God listens to everybody — sinner, saint, victim, killer, pope says

God listens to everybody — sinner, saint, victim, killer, pope says

Pope Francis speaks during his weekly general audience in the library of the Apostolic Palace at the Vatican June 24, 2020. During the audience, the pope said people can put themselves back in God's hands through prayer. (Credit: CNS photo/Vatican Media.)

Everyone lives a life that is often inconsistent or a "contradiction" because people can be both a sinner and a saint, a victim and a tormentor, Pope Francis said.

ROME — Everyone lives a life that is often inconsistent or a “contradiction” because people can be both a sinner and a saint, a victim and a tormentor, Pope Francis said.

No matter what one’s situation is, people can put themselves back in God’s hands through prayer, he said June 24 during his weekly general audience.

“Prayer gives us nobility; it is able to protect one’s relationship with God, who is the true companion along humanity’s journey, amidst thousands of hardships in life, good or bad, but always with prayer,” he said.

Pope Francis speaks during his weekly general audience in the library of the Apostolic Palace at the Vatican June 24, 2020. During the audience, the pope said people can put themselves back in God’s hands through prayer. (Credit: CNS photo/Vatican Media.)

The audience, livestreamed from the library of the Apostolic Palace, was the pope’s last general audience talk until Aug. 5, according to Vatican News. His Sunday Angelus address was to continue throughout July, however.

With the start of summer vacation for many, the pope said he hoped people could have a peaceful moment of rest despite the ongoing restrictions “connected to the threat of infection from the coronavirus.”

May it be a time of “enjoyment of the beauty of creation and a strengthening of ties with mankind and with God,” he said in greetings to Polish-speaking viewers and listeners.

In his main talk, the pope continued his series on prayer and reflected on the role prayer played in the life of David — a young shepherd whom God called to become king of Israel.

Pope Francis speaks during his weekly general audience in the library of the Apostolic Palace at the Vatican June 24, 2020. During the audience, the pope said people can put themselves back in God’s hands through prayer. (Credit: CNS photo/Vatican Media.)

David learned early in life that a shepherd takes care of his flock, protects them from danger and provides for them, the pope said.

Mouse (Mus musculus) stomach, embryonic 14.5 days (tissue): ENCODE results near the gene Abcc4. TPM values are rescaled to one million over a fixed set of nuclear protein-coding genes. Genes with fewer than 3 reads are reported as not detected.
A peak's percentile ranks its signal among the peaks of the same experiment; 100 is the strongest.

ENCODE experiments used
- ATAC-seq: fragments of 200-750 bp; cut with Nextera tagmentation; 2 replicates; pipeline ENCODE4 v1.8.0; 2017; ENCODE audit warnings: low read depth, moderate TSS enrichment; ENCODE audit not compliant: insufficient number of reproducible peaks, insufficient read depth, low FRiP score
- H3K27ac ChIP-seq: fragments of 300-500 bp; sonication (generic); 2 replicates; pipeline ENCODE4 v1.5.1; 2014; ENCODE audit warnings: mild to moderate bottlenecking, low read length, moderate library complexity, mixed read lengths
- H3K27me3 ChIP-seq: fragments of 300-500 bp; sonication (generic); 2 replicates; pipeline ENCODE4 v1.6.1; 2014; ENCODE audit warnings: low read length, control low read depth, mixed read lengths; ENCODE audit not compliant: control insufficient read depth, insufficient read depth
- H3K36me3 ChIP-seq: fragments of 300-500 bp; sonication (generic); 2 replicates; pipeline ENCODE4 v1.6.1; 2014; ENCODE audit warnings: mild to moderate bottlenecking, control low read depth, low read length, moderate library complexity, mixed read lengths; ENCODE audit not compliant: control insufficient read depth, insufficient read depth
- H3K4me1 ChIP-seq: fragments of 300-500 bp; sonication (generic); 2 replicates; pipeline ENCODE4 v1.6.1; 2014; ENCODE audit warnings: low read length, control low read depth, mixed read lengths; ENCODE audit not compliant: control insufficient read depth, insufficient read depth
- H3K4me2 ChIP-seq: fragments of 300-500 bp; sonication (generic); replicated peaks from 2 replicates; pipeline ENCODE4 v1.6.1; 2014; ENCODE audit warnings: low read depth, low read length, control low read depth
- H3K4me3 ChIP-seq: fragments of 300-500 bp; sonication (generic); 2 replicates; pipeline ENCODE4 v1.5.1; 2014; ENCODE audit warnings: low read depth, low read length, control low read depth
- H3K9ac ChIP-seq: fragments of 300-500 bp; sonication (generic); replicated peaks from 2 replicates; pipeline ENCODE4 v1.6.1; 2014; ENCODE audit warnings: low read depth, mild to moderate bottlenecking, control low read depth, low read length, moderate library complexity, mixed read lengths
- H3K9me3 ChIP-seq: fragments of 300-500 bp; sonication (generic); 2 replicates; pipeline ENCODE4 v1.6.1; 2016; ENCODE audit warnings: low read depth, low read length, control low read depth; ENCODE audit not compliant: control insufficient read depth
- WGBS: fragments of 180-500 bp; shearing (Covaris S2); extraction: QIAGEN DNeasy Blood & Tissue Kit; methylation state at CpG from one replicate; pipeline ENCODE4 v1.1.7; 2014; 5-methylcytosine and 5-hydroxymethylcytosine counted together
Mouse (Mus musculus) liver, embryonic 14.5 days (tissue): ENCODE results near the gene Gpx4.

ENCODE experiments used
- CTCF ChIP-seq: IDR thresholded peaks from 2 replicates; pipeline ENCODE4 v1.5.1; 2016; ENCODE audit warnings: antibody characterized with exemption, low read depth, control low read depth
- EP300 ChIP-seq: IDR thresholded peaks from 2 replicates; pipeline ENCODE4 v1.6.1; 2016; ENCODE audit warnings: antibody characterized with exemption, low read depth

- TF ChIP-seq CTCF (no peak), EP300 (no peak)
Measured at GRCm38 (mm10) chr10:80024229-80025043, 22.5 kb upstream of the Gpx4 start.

Jesus, too, is called “the good shepherd” because he offers his life for his flock, guiding them, knowing each one by name, he said.

When David was later confronted for his terrible sins, he realized he had become a “bad shepherd,” someone who was “sick with power, a poacher who kills and loots,” the pope said.

He no longer acted like a humble servant but had robbed another man of the only thing he loved when he took the man’s wife as his own.

David wanted to be a good shepherd, but sometimes he failed and sometimes he succeeded, the pope said.

“Saint and sinner, persecuted and persecutor, victim and even executioner,” David was full of contradictions — being all of these things in his life, he said.

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But the one thing that stayed constant was his prayerful dialogue with God. “David the saint, prays, David the sinner, prays,” always lifting his voice to God either in joy or deep despair, the pope said.

This is what David can teach the faithful today, he said: to always speak with God, no matter the circumstances or one’s state of being, because everyone’s life is often marked by contradiction and inconsistencies.

People should tell God about their joy, sins, sorrows and love — everything, the pope said, because God is always there, and he listens.

Prayer returns people to God “because the nobility of prayer leaves us in God’s hands,” he said.

The pope also noted the day’s feast of the birth of St. John the Baptist.

He asked that people learn from this saint, how to be courageous witnesses of the Gospel, above and beyond any individual differences, “preserving harmony and friendship that are the basis for the credibility of any proclamation of faith.”

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